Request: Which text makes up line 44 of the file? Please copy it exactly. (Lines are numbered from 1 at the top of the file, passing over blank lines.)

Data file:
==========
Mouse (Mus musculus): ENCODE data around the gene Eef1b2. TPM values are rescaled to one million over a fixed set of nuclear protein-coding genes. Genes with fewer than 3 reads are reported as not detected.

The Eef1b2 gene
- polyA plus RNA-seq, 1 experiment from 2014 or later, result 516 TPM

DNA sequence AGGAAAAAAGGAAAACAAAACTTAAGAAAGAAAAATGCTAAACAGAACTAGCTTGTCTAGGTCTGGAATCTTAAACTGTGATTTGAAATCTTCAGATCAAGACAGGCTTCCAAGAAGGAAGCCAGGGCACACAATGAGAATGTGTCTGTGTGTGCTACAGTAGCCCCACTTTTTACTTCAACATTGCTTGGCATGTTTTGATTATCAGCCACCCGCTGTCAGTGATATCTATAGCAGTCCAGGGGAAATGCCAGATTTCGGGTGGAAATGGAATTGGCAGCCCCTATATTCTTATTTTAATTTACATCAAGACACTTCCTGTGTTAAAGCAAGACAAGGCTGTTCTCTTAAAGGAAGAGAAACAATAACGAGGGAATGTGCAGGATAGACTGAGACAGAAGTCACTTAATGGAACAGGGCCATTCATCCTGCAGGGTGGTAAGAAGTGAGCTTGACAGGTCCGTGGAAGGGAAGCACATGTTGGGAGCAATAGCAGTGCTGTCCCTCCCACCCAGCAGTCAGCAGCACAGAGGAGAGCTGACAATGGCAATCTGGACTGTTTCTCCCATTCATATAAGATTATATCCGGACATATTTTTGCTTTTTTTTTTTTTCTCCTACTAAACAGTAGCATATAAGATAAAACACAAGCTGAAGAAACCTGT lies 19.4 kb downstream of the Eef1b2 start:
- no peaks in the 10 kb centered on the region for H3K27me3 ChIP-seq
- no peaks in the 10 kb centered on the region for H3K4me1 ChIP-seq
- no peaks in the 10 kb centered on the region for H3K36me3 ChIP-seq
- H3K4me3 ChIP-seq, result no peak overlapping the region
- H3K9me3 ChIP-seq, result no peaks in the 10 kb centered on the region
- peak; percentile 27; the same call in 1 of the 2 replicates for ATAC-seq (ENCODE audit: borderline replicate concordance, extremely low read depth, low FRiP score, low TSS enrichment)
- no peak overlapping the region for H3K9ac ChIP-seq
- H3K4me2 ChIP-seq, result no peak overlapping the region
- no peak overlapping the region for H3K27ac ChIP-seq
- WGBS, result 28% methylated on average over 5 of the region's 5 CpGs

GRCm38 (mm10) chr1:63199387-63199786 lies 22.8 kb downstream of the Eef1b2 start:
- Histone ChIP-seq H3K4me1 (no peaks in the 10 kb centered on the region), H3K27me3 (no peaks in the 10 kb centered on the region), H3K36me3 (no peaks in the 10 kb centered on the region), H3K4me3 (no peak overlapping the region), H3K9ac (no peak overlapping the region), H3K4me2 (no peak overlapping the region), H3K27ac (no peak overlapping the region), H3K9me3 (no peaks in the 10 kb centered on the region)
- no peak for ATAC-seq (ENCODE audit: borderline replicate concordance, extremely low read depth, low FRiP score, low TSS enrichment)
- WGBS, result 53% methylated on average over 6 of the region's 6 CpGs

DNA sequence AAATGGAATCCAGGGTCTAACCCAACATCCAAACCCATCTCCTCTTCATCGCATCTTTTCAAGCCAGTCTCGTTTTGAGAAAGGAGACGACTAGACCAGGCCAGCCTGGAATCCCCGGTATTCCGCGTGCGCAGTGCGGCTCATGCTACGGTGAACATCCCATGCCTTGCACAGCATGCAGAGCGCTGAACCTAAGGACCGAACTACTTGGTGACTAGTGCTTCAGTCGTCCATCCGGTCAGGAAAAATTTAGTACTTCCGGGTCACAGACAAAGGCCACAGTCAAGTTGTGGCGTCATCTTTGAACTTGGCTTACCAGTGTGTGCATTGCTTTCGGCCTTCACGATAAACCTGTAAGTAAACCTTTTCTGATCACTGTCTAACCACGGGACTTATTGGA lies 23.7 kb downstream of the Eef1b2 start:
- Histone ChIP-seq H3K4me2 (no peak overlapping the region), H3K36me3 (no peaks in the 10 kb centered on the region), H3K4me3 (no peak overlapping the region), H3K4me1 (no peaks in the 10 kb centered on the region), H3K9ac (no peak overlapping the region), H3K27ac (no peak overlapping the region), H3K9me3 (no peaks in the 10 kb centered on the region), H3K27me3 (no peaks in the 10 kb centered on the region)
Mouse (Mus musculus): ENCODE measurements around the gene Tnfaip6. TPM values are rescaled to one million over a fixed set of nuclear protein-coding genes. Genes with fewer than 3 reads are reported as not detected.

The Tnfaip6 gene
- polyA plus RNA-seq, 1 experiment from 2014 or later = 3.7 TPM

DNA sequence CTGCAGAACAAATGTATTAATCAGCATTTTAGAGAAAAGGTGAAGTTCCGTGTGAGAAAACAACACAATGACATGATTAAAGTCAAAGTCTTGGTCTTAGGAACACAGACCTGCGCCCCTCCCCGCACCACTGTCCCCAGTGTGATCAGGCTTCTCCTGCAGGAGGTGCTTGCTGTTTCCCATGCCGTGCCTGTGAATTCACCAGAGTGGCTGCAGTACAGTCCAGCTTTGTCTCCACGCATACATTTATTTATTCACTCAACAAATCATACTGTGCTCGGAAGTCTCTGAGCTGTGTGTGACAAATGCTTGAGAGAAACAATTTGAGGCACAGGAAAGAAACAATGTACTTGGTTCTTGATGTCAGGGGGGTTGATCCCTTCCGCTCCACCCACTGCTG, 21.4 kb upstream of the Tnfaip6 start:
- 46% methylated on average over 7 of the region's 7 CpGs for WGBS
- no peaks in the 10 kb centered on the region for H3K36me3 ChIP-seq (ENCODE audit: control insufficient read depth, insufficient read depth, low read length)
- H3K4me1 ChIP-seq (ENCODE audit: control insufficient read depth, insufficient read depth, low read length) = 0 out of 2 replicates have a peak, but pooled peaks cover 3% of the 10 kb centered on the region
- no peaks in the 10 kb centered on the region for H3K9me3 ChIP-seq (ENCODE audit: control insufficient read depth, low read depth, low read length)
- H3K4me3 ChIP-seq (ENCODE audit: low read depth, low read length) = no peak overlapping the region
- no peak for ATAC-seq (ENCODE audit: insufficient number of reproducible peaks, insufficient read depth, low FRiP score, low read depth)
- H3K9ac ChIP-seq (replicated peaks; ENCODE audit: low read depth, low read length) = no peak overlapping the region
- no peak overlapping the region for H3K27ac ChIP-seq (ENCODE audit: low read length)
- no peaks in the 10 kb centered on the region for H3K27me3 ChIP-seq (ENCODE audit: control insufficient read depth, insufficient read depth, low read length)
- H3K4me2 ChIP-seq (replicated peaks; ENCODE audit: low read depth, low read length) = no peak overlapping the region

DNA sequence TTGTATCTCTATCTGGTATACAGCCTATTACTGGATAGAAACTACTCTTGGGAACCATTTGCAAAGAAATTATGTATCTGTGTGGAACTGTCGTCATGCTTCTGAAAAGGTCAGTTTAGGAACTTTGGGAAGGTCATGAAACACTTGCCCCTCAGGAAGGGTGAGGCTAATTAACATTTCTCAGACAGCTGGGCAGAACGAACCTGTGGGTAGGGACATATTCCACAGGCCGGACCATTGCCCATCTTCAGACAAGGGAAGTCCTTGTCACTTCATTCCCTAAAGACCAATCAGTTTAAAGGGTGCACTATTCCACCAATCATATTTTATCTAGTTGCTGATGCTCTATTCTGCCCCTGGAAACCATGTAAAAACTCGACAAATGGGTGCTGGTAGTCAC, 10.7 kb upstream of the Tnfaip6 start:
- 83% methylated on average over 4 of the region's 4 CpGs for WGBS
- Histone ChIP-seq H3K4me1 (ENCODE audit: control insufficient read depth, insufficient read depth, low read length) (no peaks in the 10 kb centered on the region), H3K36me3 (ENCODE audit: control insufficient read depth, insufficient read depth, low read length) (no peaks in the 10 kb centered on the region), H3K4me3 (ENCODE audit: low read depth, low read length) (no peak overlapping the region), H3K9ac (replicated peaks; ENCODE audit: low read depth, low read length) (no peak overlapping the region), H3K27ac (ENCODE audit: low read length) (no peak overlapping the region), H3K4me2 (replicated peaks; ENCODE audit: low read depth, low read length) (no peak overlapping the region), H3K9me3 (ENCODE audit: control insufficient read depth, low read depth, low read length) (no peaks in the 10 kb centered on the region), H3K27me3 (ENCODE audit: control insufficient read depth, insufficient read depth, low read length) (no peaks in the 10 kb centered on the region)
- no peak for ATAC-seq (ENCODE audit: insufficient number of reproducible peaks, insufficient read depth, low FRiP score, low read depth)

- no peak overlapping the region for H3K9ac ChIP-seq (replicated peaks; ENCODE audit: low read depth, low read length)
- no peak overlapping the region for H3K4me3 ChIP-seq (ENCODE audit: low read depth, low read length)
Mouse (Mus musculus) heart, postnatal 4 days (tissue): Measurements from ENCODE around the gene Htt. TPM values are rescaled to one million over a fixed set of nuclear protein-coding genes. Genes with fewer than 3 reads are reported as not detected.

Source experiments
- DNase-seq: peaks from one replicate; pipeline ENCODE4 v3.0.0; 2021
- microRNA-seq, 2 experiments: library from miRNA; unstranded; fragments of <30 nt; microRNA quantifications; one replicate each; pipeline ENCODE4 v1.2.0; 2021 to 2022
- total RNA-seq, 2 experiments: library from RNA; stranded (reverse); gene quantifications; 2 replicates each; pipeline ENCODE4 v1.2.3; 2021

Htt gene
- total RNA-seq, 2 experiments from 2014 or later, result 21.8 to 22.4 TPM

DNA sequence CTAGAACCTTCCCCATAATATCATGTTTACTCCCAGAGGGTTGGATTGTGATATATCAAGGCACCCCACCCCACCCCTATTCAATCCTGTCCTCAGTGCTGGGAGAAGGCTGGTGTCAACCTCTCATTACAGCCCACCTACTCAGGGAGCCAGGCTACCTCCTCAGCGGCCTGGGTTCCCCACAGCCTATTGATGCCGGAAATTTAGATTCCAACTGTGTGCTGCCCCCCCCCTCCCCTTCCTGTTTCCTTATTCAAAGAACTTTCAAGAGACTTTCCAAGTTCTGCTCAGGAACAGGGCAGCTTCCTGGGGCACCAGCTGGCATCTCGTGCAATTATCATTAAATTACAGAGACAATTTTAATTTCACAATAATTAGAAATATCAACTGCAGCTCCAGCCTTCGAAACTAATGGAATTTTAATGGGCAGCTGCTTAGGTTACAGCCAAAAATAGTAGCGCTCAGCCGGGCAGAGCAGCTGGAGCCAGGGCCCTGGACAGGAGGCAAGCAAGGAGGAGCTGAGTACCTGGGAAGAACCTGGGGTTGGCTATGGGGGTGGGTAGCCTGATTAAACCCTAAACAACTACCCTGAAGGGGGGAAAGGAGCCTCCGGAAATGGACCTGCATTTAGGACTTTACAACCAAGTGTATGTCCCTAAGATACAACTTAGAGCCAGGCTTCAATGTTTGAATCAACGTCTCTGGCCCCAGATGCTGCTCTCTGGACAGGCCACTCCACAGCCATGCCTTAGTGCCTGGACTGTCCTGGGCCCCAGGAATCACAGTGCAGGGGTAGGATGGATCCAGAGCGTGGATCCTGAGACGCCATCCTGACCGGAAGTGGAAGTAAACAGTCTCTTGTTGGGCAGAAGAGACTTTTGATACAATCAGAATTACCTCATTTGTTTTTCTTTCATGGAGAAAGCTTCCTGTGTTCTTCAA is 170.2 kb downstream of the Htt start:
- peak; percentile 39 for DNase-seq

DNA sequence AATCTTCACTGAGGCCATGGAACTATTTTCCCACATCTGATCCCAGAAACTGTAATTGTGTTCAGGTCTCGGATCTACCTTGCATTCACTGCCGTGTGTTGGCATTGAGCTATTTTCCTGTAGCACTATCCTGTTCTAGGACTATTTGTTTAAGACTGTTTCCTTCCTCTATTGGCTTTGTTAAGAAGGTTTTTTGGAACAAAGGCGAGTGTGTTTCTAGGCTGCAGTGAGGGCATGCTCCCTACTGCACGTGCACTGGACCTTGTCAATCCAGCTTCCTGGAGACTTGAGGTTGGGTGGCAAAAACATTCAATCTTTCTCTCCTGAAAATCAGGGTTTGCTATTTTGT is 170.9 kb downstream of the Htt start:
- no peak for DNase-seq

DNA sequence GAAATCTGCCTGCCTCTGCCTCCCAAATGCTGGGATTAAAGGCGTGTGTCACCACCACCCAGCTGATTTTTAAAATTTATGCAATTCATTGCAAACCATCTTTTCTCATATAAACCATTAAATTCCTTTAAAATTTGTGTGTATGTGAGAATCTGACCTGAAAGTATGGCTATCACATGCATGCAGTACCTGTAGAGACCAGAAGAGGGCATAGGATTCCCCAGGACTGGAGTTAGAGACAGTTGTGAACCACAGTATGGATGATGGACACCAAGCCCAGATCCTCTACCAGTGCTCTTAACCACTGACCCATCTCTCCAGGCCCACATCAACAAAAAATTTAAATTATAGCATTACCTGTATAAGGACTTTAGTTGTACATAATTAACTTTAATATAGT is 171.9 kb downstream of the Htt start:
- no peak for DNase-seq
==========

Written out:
- microRNA-seq, 2 experiments: library from miRNA; unstranded; fragments of <30 nt; microRNA quantifications; one replicate each; pipeline ENCODE4 v1.2.0; 2021 to 2022